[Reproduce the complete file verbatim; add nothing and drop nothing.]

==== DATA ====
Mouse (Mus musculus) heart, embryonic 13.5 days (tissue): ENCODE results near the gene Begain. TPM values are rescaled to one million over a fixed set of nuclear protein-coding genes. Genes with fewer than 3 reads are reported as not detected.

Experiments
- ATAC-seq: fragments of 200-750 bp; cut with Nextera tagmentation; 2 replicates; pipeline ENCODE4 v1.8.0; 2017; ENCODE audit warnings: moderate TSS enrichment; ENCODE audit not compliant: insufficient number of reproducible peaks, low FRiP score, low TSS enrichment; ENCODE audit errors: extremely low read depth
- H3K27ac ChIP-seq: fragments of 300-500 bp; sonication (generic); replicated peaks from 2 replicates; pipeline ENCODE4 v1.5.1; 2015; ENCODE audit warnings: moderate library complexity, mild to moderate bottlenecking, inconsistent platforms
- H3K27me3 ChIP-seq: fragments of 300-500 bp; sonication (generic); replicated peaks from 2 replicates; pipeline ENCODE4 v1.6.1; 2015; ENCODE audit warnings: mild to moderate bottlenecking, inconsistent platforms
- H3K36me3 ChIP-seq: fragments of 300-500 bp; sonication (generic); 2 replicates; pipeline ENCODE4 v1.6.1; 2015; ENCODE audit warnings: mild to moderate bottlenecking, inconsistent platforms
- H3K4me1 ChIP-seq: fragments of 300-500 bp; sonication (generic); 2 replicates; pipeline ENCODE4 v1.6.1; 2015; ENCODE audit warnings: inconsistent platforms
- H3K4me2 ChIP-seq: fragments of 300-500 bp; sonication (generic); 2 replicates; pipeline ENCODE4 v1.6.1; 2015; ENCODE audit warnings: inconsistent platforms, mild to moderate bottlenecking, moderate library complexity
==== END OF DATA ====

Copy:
Mouse (Mus musculus) heart, embryonic 13.5 days (tissue): ENCODE results near the gene Begain. TPM values are rescaled to one million over a fixed set of nuclear protein-coding genes. Genes with fewer than 3 reads are reported as not detected.

Experiments
- ATAC-seq: fragments of 200-750 bp; cut with Nextera tagmentation; 2 replicates; pipeline ENCODE4 v1.8.0; 2017; ENCODE audit warnings: moderate TSS enrichment; ENCODE audit not compliant: insufficient number of reproducible peaks, low FRiP score, low TSS enrichment; ENCODE audit errors: extremely low read depth
- H3K27ac ChIP-seq: fragments of 300-500 bp; sonication (generic); replicated peaks from 2 replicates; pipeline ENCODE4 v1.5.1; 2015; ENCODE audit warnings: moderate library complexity, mild to moderate bottlenecking, inconsistent platforms
- H3K27me3 ChIP-seq: fragments of 300-500 bp; sonication (generic); replicated peaks from 2 replicates; pipeline ENCODE4 v1.6.1; 2015; ENCODE audit warnings: mild to moderate bottlenecking, inconsistent platforms
- H3K36me3 ChIP-seq: fragments of 300-500 bp; sonication (generic); 2 replicates; pipeline ENCODE4 v1.6.1; 2015; ENCODE audit warnings: mild to moderate bottlenecking, inconsistent platforms
- H3K4me1 ChIP-seq: fragments of 300-500 bp; sonication (generic); 2 replicates; pipeline ENCODE4 v1.6.1; 2015; ENCODE audit warnings: inconsistent platforms
- H3K4me2 ChIP-seq: fragments of 300-500 bp; sonication (generic); 2 replicates; pipeline ENCODE4 v1.6.1; 2015; ENCODE audit warnings: inconsistent platforms, mild to moderate bottlenecking, moderate library complexity